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West Valley City Journal

West Valley City to get four electric vehicle charging stations

Jul 18, 2019 05:17PM ● By Travis Barton

West Valley City will soon have four electric vehicle charging stations free to the public. Seen here are several stations at San Francisco City Hall. (Felix Kramer/Flickr)

By Travis Barton | [email protected]

If you’re looking to charge that Tesla or Nissan LEAF in West Valley City, drivers will now have four more options to choose from. 

City officials applied for and were granted up to $140,564 for the installation of four level two electric vehicle charging stations—two located at City Hall and two at the Family Fitness Center. The money allows flexibility due to changing regulations regarding charging stations, the installation bid is not expected to exceed just over $83,000. 

Stations will be free to the public. 

The West Valley City Council unanimously approved the purchases on June 25. 

Prior to the vote, David Madsen, a West Valley resident, told the council of his excitement for the stations having been concerned about its lack of availability in the city.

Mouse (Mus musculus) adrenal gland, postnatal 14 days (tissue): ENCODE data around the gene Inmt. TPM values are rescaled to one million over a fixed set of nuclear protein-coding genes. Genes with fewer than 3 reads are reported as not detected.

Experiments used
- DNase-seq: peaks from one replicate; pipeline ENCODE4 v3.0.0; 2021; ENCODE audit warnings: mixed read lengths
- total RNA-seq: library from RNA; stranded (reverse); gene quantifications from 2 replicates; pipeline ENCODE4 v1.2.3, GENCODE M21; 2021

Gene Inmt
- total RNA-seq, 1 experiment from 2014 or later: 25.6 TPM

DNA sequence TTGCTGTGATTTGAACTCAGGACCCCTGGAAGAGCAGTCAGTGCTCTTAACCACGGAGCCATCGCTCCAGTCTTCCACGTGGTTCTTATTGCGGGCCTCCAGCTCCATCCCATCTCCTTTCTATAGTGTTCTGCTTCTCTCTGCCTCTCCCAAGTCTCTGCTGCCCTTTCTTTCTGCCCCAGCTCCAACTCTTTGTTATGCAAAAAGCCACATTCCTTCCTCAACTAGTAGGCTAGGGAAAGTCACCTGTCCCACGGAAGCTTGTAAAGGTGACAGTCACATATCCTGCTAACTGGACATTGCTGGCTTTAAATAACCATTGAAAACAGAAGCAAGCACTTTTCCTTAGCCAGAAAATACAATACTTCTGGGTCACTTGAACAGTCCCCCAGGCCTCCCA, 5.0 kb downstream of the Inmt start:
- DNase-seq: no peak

“My behavior has changed since I’ve owned my electric vehicle,” said Madsen, who works at the University of Utah. Madsen also said he often shops at the Smiths in downtown Salt Lake City because of its free charging station. 

“I would like to propose…that we remind businesses and entities that come into our city that this is an attractive thing that they can add to their business,” Madsen said, adding that doing so would attract customers and vehicles who “promote a greener environment.” 

City Management Analyst John Rock has worked on bringing this project to fruition since 2017 going through various levels and entities. Funding for the stations will come from Rocky Mountain Power subsidies and Volkswagen Environment Mitigation Trust Funding Assistance Grant (Volkswagen was caught cheating the emissions system and were forced to payout millions of dollars, Utah was part of that settlement). 

Rock said they considered two vendors for installation, but chose Electric Highway Company because its annual maintenance fees would be half of its competitors after five years (the length of the warranty).  

Councilman Steve Buhler said even if the stations ran 24 hours a day, it would cost the city $30 a month.

Mayor Ron Bigelow said during the council meeting he believed the stations will “add a lot to our city.” 

Madsen said he feels incentivizing incoming businesses, especially those located at Valley Fair or along 3500 South or 5600 West, to install them is a win-win-win for the city, residents and the business. “I hope there is more of that coming.”